Saturday morning arrived with light air, fairly nice clouds up high, and the sun poking through in various areas. Following an egg and bacon breakfast up came the anchor and off we headed on a light air beam reach along the south side of Anacapa Island.
One thought was to run up the watermaker and verify it was up to snuff; sure enough it powered up just fine and started to kick out fresh water, but I hadn’t charged the batteries much as I wanted to minimize load on the transmission. With battery voltage around 12.1 the little ShurFlo pump was pushing 93 PSI to the watermaker with resulting output at 4 gallons per hour (GPH). The watermaker is rated for 6.3 GPH, I looked through one of my notes about the watermaker and it pointed out that fresh water output is directly related to pump pressure input and pump pressure correlates to voltage at the pump. I turned on the engine to charge the batteries (in neutral, no load on the transmission) and pump pressure jumped to 150 PSI with 13vDC and fresh product water went up to 6.7 GPH – all is good with the watermaker. I let it run for two hours, producing enough water to fill up the day tank as well as flush the watermaker with fresh water to push the salt water out of the system (pump, filters, membrane).
The breeze gradually filled through the afternoon, eventually backing to the west, which made for a pleasant gybe to port and we haded towards Channel Island Harbor.
Got to watch the USCG perform a ‘rescue’. Over the week I had kept the VHF radio turned on to VHF 16 and heard quite the variety of boaters calling for help to the Coast Guard. “I’m out of fuel”, “My engine won’t start”, “Battery is dead”, “Stranded”, my favorite was an on-scene Good Samaritan boater at the west end of Catalina Island standing by a non-working boat: “they have a dead battery, are dead in the water, don’t have a VHF, anchor, GPS, or cell phone” … on it went. In each case the Coast Guard would verify that there was no immediate danger, ask them to put on their life jackets, then ask if they were a member of Boat US Tow or Vessel Assisst – and all stated they were. The Coast Guard would then connect the caller with one of those services and that was the end of their involvement. Nice to have the Coast Guard acting a dispatch for those services.
Things were different Saturday morning when a boat called Coast Guard to say he was adrift off Anacapa Island in his 23 foot power boat, dead battery, not sinking. The Coast Guard asked for his GPS position, there was a pause (I couldn’t pick up the power boat), then the USCG fellow says, “Can you read to me the numbers that come after the 34 and the 119?” That was too funny. Next moment he says they have an asset on its way to his location, ETA 30 minutes, and then we see one of the orange rescue helicopters go zooming out across the water and can track it right to where it goes into a low hover and the pilot calls over the radio, “We’re going to keep you company up here until the rescue boat arrives.” And then one of the 45′ Station Channel Islands boats roars by – they go quick when they want to. We met up with them again at the entrance to Channel Islands Harbor – the USCG boat ahead with the small power boat under tow behind. The Coast Guard must have been running a drill with the helicopter and the rescue boat, and when a call came in from a suitable location the Coasties turned the drill into an operation so they could actually do something. Moral of story – if you’re going to get stuck out on the water at the Channel Islands, know the drill times for the Coast Guard and you might get your own helicopter on scene!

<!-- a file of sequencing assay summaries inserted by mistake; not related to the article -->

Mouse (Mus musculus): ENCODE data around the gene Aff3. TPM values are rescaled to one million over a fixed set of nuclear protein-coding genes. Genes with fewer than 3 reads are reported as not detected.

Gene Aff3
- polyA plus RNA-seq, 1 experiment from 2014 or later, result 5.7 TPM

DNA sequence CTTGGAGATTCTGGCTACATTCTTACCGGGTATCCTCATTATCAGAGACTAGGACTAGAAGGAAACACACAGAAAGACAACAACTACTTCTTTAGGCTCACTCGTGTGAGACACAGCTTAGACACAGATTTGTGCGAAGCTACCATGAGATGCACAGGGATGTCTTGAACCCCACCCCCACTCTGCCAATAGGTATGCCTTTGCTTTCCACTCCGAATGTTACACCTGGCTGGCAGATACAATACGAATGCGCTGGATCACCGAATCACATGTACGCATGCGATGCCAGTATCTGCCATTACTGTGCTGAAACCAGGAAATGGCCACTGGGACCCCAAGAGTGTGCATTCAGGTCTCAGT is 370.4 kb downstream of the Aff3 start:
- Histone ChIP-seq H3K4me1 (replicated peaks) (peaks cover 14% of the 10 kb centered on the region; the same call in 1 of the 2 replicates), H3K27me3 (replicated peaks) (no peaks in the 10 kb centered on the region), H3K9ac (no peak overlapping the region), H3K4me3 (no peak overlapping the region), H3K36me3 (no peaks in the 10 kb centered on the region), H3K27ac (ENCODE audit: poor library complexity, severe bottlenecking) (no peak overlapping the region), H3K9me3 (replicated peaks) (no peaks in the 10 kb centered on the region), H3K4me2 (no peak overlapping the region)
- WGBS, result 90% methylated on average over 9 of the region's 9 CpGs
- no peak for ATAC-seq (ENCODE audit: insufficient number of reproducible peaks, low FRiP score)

When we got into the harbor there were lots of little Duffy boats about, we dropped the mainsail, engaged the transmission and it worked, and got into the slip without a problem.
Today’s task it to check the transmission fluid to see if it is dark, and it occurred to me last night that the problem could be in the damper plate – I’d forgotten about that plate, it’s a spring-loaded steel plate that dampens the successive bangs the driven piston creates on the crank shaft as diesel explodes above the cylinder head. If the springs or plate have failed that could make a noise, though any noise the damper might make is supposed to be less pronounced as RPM increases – which is not the case here.
I will find out more today about what to do with transmission. Cats are curled up mostly asleep, Kristen is discussing the finer points of fly catching with NumNuts. I’m not sure he’s paying attention…